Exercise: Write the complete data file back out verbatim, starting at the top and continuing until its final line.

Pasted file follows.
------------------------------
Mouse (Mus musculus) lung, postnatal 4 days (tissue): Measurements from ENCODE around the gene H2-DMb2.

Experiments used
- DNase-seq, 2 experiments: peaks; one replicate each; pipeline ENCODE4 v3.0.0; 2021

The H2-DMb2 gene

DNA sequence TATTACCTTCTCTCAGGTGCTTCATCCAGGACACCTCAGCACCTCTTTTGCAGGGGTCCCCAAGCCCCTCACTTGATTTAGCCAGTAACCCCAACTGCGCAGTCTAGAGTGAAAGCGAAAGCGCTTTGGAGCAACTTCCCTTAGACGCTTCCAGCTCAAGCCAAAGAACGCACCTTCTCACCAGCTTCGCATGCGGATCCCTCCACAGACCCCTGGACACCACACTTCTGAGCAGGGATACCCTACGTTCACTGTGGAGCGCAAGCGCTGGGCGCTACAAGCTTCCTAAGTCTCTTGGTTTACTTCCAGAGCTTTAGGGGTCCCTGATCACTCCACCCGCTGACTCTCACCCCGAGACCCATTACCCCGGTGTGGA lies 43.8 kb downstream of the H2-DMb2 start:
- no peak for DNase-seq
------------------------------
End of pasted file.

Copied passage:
Mouse (Mus musculus) lung, postnatal 4 days (tissue): Measurements from ENCODE around the gene H2-DMb2.

Experiments used
- DNase-seq, 2 experiments: peaks; one replicate each; pipeline ENCODE4 v3.0.0; 2021

The H2-DMb2 gene

DNA sequence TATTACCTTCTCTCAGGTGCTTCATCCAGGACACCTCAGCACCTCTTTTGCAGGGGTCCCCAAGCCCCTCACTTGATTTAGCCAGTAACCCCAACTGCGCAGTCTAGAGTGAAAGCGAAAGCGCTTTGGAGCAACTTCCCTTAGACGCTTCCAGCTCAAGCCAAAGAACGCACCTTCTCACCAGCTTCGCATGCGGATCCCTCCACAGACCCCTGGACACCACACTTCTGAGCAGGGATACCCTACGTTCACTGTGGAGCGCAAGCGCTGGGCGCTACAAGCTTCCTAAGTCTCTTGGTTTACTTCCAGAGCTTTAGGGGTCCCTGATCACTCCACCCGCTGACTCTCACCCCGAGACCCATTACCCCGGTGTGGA lies 43.8 kb downstream of the H2-DMb2 start:
- no peak for DNase-seq